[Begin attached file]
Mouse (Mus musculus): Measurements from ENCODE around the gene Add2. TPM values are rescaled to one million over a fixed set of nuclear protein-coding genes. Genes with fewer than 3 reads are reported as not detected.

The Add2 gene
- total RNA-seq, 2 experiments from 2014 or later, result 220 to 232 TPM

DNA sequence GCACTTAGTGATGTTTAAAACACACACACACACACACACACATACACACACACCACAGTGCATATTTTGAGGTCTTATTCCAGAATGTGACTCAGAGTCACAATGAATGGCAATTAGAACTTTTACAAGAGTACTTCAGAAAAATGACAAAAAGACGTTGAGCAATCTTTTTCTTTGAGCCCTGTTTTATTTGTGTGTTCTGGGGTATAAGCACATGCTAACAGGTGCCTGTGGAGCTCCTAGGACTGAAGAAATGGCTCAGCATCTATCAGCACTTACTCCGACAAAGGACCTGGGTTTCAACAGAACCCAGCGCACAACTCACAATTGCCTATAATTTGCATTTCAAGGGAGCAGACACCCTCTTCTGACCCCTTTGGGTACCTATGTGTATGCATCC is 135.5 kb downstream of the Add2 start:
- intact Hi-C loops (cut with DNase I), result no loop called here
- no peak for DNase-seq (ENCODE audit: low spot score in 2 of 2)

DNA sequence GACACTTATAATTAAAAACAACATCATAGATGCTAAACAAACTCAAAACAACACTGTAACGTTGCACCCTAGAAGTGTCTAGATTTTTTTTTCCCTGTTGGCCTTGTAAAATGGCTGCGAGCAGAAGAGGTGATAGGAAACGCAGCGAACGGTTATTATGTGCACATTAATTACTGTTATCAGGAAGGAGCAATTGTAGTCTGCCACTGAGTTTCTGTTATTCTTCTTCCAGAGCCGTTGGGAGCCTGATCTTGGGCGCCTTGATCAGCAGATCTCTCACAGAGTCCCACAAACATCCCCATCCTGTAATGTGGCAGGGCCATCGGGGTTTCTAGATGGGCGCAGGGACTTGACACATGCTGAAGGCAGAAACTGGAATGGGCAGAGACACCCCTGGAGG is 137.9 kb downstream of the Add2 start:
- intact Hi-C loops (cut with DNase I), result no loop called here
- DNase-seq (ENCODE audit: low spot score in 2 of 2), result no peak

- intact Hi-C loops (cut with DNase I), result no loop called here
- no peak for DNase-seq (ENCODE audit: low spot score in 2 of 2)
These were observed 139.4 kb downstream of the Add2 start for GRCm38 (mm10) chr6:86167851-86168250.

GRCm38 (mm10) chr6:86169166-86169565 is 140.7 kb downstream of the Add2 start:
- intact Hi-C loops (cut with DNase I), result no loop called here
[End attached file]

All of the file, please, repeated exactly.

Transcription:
Mouse (Mus musculus): Measurements from ENCODE around the gene Add2. TPM values are rescaled to one million over a fixed set of nuclear protein-coding genes. Genes with fewer than 3 reads are reported as not detected.

The Add2 gene
- total RNA-seq, 2 experiments from 2014 or later, result 220 to 232 TPM

DNA sequence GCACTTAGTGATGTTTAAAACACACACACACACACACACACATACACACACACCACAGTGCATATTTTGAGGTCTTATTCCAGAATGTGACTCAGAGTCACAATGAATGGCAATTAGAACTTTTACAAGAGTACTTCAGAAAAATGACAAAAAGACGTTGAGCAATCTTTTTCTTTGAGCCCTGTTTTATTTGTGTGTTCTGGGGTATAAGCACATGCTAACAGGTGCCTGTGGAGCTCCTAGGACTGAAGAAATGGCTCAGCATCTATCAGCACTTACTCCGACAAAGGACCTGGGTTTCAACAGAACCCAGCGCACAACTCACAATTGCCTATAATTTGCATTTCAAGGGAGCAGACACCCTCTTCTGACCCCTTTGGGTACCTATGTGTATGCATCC is 135.5 kb downstream of the Add2 start:
- intact Hi-C loops (cut with DNase I), result no loop called here
- no peak for DNase-seq (ENCODE audit: low spot score in 2 of 2)

DNA sequence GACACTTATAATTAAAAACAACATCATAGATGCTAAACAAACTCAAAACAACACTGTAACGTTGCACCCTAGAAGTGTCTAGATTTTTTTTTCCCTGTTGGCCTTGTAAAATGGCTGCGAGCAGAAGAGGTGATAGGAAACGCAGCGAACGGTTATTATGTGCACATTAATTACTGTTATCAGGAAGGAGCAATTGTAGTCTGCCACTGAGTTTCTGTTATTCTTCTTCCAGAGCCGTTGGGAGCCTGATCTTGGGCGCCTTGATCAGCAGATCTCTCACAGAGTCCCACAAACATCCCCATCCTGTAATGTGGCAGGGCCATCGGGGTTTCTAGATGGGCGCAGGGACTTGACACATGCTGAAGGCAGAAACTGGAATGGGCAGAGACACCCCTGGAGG is 137.9 kb downstream of the Add2 start:
- intact Hi-C loops (cut with DNase I), result no loop called here
- DNase-seq (ENCODE audit: low spot score in 2 of 2), result no peak

- intact Hi-C loops (cut with DNase I), result no loop called here
- no peak for DNase-seq (ENCODE audit: low spot score in 2 of 2)
These were observed 139.4 kb downstream of the Add2 start for GRCm38 (mm10) chr6:86167851-86168250.

GRCm38 (mm10) chr6:86169166-86169565 is 140.7 kb downstream of the Add2 start:
- intact Hi-C loops (cut with DNase I), result no loop called here